HopCat’s Michigan expansions might be drying up
But BarFly has an aggressive plan to place 30 bars in Midwest college towns.
Eight years in, and HopCat has had a lot of success as a “big fish in a small pond,” but the beer-bar chain now is entering big-city territory.
Last month, HopCat’s parent company, BarFly Ventures, announced the chain’s expansion into Chicago, roughly a week after the announcement of a HopCat coming to Kalamazoo.
Following an investment of $30 million from a Texas-based private equity firm, BarFly owner and HopCat founder Mark Sellers said the company would open five HopCats a year for the next six years in college towns across the Midwest.
Chicago and Kalamazoo join Louisville as new locations announced as set to open this year, along with a Lincoln, Nebraska, location that opened last month. Sellers said there likely will be another location announced this year.
In addition to the original Grand Rapids location, there are HopCats in East Lansing, Ann Arbor, Detroit, Indianapolis and Madison, Wisconsin.
HopCat has stuck to mostly urban locations in midsize Midwest college cities, and while Detroit and Indianapolis offer bigger populations, Chicago is a whole new animal.
Chicago has been near the top of beer, cider, spirit and wine trends for years and is now experiencing a surge in top-quality breweries, as well. Sellers acknowledged the Windy City is a beverage hub, adding Detroit also has an excellent assortment of beer bars, but the company found a location in Lincoln Park that is underserved.
Sellers is familiar with Chicago, having lived and worked there during his first career in the investment world, prior to selling his hedge fund in 2008.
It helps that there’s a population the size of Grand Rapids within just 10 blocks of the new HopCat, he said.
“There is definitely something to be said for being a big fish in a small pond,” Sellers said. “As long as we’re the only player in a small market; they don’t have room for many. Lincoln Park is very underserved, and within 10 blocks in any direction there’s nothing.”
When the Chicago Tribune reported on the new Chicago location, the headline announced HopCat would not serve Chicago’s Goose Island Beer Co. beers among its 50 taps dedicated to Illinois brewers.
Founded in 1988, Goose Island is considered a pioneer brewer in the craft beer industry, but it was acquired by AB InBev in 2011 — and it is against BarFly’s corporate policy to serve “Bud, Miller, Coors” products.
Goose Island still produces beers many craft beer fans laud, including Bourbon County Brand Stout and a line of wild fermented beers, but the brewery’s ownership change means it’s off limits for HopCat.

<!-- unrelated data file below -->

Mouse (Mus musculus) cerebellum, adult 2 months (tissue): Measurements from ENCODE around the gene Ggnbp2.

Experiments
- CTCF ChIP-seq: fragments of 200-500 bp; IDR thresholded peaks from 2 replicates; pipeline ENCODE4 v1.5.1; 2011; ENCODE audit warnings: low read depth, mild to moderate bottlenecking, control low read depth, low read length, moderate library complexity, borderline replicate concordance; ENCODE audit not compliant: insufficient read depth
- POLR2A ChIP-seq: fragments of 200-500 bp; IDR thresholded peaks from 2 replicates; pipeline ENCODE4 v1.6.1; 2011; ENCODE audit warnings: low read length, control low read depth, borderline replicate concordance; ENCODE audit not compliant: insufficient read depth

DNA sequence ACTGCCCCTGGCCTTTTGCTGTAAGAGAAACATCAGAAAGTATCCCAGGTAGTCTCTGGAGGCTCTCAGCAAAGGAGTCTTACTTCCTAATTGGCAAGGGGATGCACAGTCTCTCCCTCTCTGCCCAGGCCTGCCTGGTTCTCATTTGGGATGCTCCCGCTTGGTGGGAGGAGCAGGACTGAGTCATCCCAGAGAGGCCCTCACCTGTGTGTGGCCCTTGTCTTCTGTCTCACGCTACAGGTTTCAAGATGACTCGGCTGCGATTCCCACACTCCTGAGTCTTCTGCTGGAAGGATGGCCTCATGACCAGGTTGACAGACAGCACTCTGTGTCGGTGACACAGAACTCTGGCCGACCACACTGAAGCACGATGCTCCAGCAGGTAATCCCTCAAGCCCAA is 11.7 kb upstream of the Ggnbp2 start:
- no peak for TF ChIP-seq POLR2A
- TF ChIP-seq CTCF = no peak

“We dropped Goose Island the day they were acquired. We don’t serve any; it’s a Bud product,” Sellers said. “We don’t support the ‘big three.’ They are actively sabotaging and disrupting the industry, and we don’t want to play a role in that. Craft brewers are our friends and partners.”
As HopCat continues to look outside of Michigan for new locations, expansions in Michigan may come to an end, once Kalamazoo opens later this year, Sellers said.
He said BarFly could consider other Michigan cities without colleges, such as Traverse City, or smaller college towns such as Mount Pleasant, but real estate fitting its ideal specifications is just about tapped out in Michigan.
“We like to be in downtown areas,” he said. “We like to have a university. There’s not a whole lot left with our strategy. We’re not really, at this point, considering our strategy to go more suburban. We’re urban.”
HopCat is so confident in its brand, especially in Michigan, it has decided to launch a beer for distribution later this year. In a partnership with Brew Detroit, a contract brewery, HopCat is scaling up an IPA recipe by Grand Rapids brewer Ernie Richards for can and draft retail distribution across the state. Kalamazoo’s Imperial Beverage will distribute the new beer statewide.
The HopCat line will start with one beer, but if it’s successful, Sellers isn’t ruling out additional brands or expansion outside the state.
In past Business Journal interviews, Sellers has said breaking into retail shelf space as a brewer will become increasingly difficult, but he finds HopCat in a good position to try it. He said the HopCat name is widely known and associated with good beer, at least enough to have consumers try a HopCat branded beer off the shelf.
“We’re in a unique situation that no one else, at least in Michigan, is in. Our brand is well known enough in Michigan as a retailer that we think people will see the beer and recognize it,” he said. “It’s difficult to think of anyone else who could do that. We’re lucky enough to have those aspects.”